Along with the perennial sweet pea vine, the blue indigo plant, also known as Baptisia australis (pronounced: bap-TEE-zeeu aw-STRAL-is), is a herbaceous, hardy perennial flower that belongs to the family Fabaceae, which also includes peas.
It was awarded the title of Perennial Plant of the Year by the Perennial Plant Association in 2010.It is native to the southeastern United States, where you can find it growing wild in dense woodlands, thickets, and along the edges of streams.
The word "to dye" comes from the Greek word "bapto," which is where this plant's genus name comes from. The specific epithet, australis, means southern.
The usage of this plant as an alternative to real indigo in the production of blue dye is the inspiration for the common name of the plant, which is Blue False Indigo.
There are a few other names for the plant that you might come across:
Other types include the following:
This perennial has a height and spread of around three to four feet, depending on the variety.
Plants that have reached maturity will produce racemes, which will contribute between 12 and 24 inches to their overall height. The leaves have a bluish-green coloration and resemble clover in appearance. The hue of the trifoliate leaves can range from a dark blue-green to a pale yellow-green.
The leaves can become rather dense, giving the plant an appearance similar to that of a shrub.
You shouldn't anticipate the Baptisia to produce flowers in its first season. It may take the plants as long as three years to grow and start producing blossoms once they have been planted.
In the second year, from May through June, blue blossoms of the Wild Indigo plant will develop. They are quite similar in appearance to the flowers of pea plants, sweet peas, and lupines. Encourages the presence of butterflies and other pollinators.
Indigo plant blooms, which resemble peas, occur on tall spikes that rise well above the foliage of the plant.
During the late spring and early summer months, the flower spikes continue to bloom for around six weeks. When they are fully mature, the flowers transform into huge seed pods that go on to take on a dark, almost-black color.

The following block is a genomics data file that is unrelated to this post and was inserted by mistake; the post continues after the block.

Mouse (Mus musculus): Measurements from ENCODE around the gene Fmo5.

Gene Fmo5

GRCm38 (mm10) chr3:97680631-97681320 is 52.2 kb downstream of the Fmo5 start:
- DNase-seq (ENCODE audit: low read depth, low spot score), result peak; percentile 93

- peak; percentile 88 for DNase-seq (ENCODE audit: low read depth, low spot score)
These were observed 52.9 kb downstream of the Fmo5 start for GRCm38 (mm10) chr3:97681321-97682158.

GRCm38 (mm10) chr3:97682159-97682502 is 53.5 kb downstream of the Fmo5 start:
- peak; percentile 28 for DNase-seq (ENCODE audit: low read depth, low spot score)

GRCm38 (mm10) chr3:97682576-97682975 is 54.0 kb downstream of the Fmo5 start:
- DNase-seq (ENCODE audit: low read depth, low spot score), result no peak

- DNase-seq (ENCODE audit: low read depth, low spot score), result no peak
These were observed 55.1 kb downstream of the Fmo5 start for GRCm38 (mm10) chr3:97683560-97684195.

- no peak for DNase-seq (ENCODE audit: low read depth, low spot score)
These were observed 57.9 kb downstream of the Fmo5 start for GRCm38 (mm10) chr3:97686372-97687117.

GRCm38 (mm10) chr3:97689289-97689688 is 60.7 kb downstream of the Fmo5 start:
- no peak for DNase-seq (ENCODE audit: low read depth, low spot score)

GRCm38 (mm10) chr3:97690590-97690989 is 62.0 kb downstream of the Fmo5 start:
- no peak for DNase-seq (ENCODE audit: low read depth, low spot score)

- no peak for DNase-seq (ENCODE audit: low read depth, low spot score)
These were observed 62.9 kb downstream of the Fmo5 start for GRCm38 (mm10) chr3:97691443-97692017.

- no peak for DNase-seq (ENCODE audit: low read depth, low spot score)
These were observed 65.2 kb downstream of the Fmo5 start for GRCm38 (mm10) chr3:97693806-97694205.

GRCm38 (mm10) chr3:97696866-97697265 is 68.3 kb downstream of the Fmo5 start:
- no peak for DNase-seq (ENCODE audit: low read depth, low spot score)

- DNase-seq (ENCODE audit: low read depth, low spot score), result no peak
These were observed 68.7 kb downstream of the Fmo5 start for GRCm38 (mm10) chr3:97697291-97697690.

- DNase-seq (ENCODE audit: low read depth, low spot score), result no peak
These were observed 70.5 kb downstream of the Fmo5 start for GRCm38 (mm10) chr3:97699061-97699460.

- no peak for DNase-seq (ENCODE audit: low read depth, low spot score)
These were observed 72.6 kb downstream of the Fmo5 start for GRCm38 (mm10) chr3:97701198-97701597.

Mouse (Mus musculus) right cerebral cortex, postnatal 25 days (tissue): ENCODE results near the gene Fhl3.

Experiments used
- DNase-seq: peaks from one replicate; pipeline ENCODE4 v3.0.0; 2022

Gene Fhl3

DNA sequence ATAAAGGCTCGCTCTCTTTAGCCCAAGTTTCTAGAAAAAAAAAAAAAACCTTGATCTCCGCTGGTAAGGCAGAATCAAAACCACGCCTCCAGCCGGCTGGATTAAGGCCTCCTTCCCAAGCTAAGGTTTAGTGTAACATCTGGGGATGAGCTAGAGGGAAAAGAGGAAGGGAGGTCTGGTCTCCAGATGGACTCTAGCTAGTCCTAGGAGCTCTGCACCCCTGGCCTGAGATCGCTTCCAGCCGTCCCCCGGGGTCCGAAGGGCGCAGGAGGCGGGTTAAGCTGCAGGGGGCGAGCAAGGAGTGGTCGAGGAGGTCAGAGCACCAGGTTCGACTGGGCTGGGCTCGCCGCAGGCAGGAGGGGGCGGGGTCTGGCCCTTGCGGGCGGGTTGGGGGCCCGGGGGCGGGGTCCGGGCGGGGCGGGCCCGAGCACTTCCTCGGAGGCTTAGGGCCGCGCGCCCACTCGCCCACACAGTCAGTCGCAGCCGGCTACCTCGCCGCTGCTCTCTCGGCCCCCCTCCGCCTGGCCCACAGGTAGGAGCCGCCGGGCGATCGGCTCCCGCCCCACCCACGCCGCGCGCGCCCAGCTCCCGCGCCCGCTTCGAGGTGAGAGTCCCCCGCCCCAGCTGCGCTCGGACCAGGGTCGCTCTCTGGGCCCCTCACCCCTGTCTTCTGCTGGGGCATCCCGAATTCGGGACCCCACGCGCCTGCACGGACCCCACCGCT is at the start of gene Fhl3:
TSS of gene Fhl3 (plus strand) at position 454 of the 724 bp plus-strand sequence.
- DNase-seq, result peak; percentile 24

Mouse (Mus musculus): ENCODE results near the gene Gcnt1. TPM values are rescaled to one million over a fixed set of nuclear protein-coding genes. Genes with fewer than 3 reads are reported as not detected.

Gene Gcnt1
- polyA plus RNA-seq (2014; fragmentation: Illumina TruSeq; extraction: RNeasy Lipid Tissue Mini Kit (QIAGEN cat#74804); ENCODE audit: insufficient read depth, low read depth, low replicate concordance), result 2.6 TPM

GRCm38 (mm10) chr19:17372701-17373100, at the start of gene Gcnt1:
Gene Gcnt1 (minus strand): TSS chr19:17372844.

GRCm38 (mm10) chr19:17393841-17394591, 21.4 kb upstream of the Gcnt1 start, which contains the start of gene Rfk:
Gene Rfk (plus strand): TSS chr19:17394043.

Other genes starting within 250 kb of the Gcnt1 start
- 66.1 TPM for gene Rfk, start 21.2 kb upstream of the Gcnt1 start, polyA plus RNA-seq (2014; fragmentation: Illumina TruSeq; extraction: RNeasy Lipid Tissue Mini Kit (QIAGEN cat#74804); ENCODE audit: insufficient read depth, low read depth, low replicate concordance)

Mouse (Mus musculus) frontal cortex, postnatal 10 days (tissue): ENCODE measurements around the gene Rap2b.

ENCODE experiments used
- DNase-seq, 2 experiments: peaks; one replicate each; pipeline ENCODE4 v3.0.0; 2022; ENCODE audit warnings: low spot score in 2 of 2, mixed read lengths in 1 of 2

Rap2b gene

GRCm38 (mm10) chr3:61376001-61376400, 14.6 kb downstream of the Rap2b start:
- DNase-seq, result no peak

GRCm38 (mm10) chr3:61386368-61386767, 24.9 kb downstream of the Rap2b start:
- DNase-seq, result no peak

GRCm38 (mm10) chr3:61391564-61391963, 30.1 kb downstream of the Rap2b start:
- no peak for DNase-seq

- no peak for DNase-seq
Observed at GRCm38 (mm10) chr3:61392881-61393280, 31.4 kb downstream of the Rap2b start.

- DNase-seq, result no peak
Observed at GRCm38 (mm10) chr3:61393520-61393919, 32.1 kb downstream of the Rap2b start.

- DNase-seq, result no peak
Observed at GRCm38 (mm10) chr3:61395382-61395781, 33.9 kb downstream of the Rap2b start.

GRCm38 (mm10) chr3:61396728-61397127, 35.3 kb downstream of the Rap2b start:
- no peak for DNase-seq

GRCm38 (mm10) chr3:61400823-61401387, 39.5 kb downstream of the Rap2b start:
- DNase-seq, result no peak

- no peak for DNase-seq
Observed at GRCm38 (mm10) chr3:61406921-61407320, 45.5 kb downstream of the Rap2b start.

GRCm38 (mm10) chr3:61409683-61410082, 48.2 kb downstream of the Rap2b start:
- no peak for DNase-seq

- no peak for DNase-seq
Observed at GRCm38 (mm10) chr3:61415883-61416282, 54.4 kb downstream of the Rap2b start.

When combined with dried flowers, they create a beautiful display. In addition to this, they are particularly fascinating since the seeds shake about inside the pods. These seed pods were repurposed at one time into toys for toddlers to use as rattles.
April, May, June, and July are the months when the flower is in bloom.
This plant does best when grown in a location that receives full sun to partial shade. This is a plant that can survive the winter in USDA hardiness zones 3 through 9.
These plants can survive in dry conditions with only a little bit of water.
They require only an annual application of fertilizer in the early spring and are very low maintenance.
The Blue False Indigo is resilient and can thrive in a wide variety of poor soil types. It is able to flourish in soil that is shallow, rocky, dry, and clay-based, although it does best with soil that has a moderate moisture content.
The Baptisia plant has a very deep taproot, which enables it to endure extended periods of drought but also makes it difficult to transplant.
When Baptism is established, it will require very little to no maintenance after that. Growing False Indigo in an area with a lot of shade may cause the plant to stretch out and become lanky, which means it will need some kind of support.